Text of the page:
Yotam Ottolenghi - Plenty More
Yotam Ottolenghi is an Israeli born cookery writer and chef who has achieved phenomenal success since he moved to Britain in the late 90’s.
Renowned for his vegetarian recipes, Yotam also runs his own group of restaurants and food shops.
“Plenty More” is the title of his new book.
SAMPLE RECIPES FROM “PLENTY MORE”
BY YOTAM OTTOLENGHI
Cauliflower cheese sounds to me like the most indulgent of dishes, but to an alumnus of the British school system, it's a stomach-turning echo of soft florets in a puddle of cheesy water. So I need to work extra hard to convince readers that it's something they might want to eat. Well, I've got a winner here. Serve as a light supper with a salad of sliced cucumber, dill and mint, dressed with a little sugar, cider vinegar and rapeseed oil. Wrapped, it will taste even better the next day.
Serves four to six.
1 small cauliflower, outer leaves removed, broken into 3cm florets
Salt and black pepper
1 medium red onion, peeled
75ml olive oil
1/2 tsp finely chopped rosemary
15g basil, chopped
120g plain flour, sifted
1 1/2 tsp baking powder
? tsp ground turmeric
150g coarsely grated parmesan (or another mature cheese)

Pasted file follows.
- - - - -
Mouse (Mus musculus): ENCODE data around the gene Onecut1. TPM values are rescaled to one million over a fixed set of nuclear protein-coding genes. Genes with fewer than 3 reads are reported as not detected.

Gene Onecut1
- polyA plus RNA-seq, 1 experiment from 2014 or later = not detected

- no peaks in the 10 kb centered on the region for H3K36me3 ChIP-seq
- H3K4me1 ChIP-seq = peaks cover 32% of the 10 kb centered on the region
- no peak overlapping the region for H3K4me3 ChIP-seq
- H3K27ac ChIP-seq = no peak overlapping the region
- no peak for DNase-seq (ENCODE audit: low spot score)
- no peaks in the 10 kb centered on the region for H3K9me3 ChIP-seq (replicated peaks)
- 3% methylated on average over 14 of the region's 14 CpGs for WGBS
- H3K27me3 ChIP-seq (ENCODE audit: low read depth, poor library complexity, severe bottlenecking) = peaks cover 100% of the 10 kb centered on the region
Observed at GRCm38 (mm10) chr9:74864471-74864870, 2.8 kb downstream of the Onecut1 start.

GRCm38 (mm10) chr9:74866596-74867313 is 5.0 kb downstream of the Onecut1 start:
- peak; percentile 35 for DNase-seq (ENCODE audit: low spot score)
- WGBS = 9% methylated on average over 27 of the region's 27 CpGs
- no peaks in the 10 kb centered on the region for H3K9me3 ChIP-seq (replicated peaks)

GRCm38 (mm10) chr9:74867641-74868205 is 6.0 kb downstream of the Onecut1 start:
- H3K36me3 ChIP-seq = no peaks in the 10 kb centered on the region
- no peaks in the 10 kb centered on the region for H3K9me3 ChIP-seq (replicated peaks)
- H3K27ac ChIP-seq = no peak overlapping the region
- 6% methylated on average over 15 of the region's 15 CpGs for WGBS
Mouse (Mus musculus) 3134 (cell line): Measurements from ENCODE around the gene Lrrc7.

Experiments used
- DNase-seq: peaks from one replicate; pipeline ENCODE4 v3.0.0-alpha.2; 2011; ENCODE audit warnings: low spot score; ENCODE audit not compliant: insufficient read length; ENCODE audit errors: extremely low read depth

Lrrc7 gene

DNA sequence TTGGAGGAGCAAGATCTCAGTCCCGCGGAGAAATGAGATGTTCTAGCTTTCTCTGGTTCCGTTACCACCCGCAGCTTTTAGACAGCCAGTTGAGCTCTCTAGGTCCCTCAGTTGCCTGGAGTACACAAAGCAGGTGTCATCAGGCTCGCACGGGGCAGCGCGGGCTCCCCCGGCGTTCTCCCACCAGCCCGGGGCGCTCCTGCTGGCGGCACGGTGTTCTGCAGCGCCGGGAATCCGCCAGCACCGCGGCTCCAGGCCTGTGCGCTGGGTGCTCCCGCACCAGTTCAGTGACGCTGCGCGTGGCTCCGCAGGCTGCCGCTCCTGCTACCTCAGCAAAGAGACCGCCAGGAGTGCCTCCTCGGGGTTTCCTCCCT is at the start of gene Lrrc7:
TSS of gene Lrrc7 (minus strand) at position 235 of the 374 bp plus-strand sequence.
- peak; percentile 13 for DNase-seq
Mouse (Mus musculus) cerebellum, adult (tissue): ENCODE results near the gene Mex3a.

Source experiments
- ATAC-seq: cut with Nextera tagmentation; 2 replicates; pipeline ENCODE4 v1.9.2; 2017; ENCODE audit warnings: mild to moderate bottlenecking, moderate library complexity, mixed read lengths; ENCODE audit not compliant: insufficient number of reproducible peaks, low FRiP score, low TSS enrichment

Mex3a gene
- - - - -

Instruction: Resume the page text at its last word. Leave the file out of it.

Melted butter, to grease the tin
1 tbsp white sesame seeds
1 tsp nigella seeds
Heat the oven to 200C/390C/gas mark 4. Put the cauliflower in a saucepan and add a teaspoon of salt. Cover with water, bring to a simmer and cook for 15 minutes, until the florets are quite soft: they should break when pressed with a spoon. Strain and leave in a colander to dry.
Cut four round 0.5cm slices off one end of the onion and set aside. Coarsely chop the rest of the onion, and put in a small pan with the oil and rosemary. Cook for 10 minutes on a medium heat, stirring from time to time, until soft, then set aside to cool. Transfer the cooked onion to a large bowl, add the eggs and basil, whisk, then add the flour, baking powder, turmeric, cheese, a teaspoon of salt and plenty of pepper. Whisk until smooth, then add the cauliflower and stir gently, trying not to break up all the florets.